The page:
When is the last time you had your blood pressure checked? What was the reading? More importantly, did you know what the reading meant? Unless there is something glaringly wrong with your blood pressure reading (and sometimes even then), practitioners won’t say anything about your reading when they take it. They’ll just recite the numbers and press on. But it’s very important to know what a healthy reading is.
Just how important? Consider that one in three Americans has high blood pressure. That is quite a sobering statistic. Many of these people are not even aware that they are hypertensive. High blood pressure puts you at risk for serious complications, including heart disease and stroke. If you want to prevent these deadly diseases, you need to keep your blood pressure under control.
What is a Healthy Blood Pressure Reading?
The first step is knowing what a healthy range is. Systolic pressure is the top number. Diastolic pressure is the bottom number.
- Normal blood pressure: Systolic less than 120, diastolic less than 80.
- Pre-hypertension: Systolic ranging from 120-139, diastolic ranging from 80-89.
- High blood pressure/hypertension: Systolic over 139, diastolic over 89.
How is low blood pressure defined? Definitions vary, but typically if your systolic blood pressure is under 90 mm and your diastolic reading is under 60 mm, then you are considered to have low blood pressure.
It is also important to know that one person’s normal blood pressure can be another person’s low blood pressure and vice versa. “Normal” readings vary for each individual, and there are also variations by age. Blood pressure readings tend to be on the lower side for younger people, for example. On top of all that, there is the fact that blood pressure varies throughout the day, and may also go up because of activity or factors in the environment or even mood.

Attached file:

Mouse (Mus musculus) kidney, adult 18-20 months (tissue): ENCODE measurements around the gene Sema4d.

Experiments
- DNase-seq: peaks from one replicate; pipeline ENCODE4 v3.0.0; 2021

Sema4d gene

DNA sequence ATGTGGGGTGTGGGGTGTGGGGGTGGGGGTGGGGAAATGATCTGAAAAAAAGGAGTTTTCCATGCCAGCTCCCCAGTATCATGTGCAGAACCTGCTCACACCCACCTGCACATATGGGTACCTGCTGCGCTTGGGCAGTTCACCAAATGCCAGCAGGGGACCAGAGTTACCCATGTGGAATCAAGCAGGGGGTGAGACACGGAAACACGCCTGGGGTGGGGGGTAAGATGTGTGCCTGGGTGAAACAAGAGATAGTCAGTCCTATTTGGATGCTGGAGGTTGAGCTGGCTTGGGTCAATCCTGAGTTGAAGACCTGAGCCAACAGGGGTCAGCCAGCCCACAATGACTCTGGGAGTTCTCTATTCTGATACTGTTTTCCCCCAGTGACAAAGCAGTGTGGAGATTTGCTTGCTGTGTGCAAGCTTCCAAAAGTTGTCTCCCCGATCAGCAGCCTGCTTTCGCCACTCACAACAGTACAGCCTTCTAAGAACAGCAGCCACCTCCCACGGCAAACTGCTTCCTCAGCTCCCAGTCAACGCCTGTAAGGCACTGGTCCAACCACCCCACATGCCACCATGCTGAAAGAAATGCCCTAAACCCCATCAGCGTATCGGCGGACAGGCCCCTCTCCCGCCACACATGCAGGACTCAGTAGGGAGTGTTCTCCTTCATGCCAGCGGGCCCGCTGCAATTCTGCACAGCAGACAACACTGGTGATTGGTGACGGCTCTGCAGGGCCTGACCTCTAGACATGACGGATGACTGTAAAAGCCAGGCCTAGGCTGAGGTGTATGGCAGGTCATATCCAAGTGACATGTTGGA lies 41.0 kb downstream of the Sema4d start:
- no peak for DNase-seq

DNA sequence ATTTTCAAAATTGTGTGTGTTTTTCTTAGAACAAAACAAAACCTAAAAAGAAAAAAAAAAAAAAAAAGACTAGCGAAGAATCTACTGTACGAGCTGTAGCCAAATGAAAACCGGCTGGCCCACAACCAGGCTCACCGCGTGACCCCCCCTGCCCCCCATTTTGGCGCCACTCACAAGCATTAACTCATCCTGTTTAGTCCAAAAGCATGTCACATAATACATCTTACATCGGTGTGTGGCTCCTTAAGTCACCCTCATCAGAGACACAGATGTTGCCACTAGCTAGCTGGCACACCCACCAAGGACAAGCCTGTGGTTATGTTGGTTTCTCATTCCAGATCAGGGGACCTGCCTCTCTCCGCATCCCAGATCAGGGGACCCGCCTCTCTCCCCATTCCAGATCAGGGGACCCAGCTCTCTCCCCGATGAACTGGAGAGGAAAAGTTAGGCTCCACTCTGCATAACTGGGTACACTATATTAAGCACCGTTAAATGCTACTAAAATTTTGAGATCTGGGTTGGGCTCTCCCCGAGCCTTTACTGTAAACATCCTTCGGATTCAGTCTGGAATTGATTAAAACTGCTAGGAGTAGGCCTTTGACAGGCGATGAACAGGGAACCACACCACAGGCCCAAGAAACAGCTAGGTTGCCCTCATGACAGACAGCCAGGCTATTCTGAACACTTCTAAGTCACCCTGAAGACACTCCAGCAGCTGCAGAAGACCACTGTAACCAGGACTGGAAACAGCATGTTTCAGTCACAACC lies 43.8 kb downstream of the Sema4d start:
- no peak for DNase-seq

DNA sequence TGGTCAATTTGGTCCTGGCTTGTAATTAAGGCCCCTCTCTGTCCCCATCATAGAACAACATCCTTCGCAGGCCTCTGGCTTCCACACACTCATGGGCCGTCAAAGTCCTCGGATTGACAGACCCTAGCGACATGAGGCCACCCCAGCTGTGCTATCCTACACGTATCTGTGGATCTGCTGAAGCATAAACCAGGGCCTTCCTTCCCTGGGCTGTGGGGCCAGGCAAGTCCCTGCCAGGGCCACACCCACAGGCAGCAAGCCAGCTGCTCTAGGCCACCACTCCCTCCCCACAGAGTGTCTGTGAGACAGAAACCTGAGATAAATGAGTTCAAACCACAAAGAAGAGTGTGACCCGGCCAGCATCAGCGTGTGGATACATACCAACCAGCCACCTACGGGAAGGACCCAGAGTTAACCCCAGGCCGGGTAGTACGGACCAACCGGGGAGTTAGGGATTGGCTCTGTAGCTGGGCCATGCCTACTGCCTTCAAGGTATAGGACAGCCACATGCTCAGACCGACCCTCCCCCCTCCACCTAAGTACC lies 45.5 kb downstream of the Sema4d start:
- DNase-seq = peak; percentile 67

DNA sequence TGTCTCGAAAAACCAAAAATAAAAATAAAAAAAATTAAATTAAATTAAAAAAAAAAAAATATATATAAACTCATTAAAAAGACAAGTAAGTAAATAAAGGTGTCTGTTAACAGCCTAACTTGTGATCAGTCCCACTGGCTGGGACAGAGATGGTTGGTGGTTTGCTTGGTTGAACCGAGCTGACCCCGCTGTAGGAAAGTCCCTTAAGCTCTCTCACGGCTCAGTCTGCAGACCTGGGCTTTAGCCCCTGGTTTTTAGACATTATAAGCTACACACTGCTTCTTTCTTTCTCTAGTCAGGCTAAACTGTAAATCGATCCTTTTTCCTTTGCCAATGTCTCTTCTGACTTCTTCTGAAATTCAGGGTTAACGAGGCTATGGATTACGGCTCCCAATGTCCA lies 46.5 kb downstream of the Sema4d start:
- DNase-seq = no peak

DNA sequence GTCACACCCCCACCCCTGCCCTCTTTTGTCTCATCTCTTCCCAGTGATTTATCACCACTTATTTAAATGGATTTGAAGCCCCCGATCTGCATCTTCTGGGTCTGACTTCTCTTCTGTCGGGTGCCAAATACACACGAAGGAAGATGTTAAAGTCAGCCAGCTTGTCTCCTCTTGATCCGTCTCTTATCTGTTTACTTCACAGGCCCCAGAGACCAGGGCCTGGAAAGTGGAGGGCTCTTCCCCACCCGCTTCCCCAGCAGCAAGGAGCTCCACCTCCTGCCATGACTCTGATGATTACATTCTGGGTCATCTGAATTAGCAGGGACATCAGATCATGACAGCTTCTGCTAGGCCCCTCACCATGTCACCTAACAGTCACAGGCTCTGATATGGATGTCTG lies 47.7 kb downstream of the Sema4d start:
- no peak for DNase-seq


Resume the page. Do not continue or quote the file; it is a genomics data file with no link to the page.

Monitoring Your Blood Pressure
Once you understand how healthy blood pressure is defined, the next step is to buy a home blood pressure monitor so that you can keep track of your own levels. If your doctor is concerned about your blood pressure levels, he or she will recommend a schedule to take readings.
How often will you be asked to check? Usually it is recommended that for the first week or so, you take your blood pressure twice a day, once in the morning, and once in the evening. After you have done that, you usually can switch to taking it just a couple of times a week, or even a couple of times a month. Again, your doctor will work with you on this.
It is important to know how to take your blood pressure properly to ensure that you are getting accurate readings. To learn more, be sure to check out our detailed blog post on the topic.
Keeping Blood Pressure Levels Healthy
Tracking your blood pressure levels using a monitor gives you a feel for where you are at, and allows you to see if you are making improvements, maintaining your present levels, or getting worse. But how can you actually take steps toward improvements? Here are a few recommendations for reducing your high blood pressure:
Work out regularly
Exercising releases nitric acid in your body, which opens up your blood vessels, dropping blood pressure. It also helps to strengthen your cardiovascular system and lose weight. Burning just 10 pounds can make a substantial difference in your blood pressure readings.
Improve your diet
A healthy diet high in fruits and vegetables, fish and nuts is perfect for maintaining healthy blood pressure levels. Stay away from sugar, fats, red meats, and processed foods. If you eat an excessive amount of salt, back off from the shaker.
If you smoke or drink, knock it off
Alcohol causes weight gain and also raises your blood pressure all on its own—so that is two ways in which it makes your situation worse. Smoking constricts blood vessels, and is just really bad for you all around. It raises your risk for heart disease, the very thing you are trying to avoid.
Do what you can to reduce stress levels
Few things will raise your blood pressure as quickly as stress, frustration, and anger. If your life is filled with chronic stress, do what you can to remove stressors and relax. Take care of your psychological health to take care of your physical health.
Maintaining your blood pressure may require some serious lifestyle changes, and is a task that will call on you to make a lasting commitment. High blood pressure can rob you of your health, and ultimately, your life. Making the commitment to change and get healthy is absolutely worth it!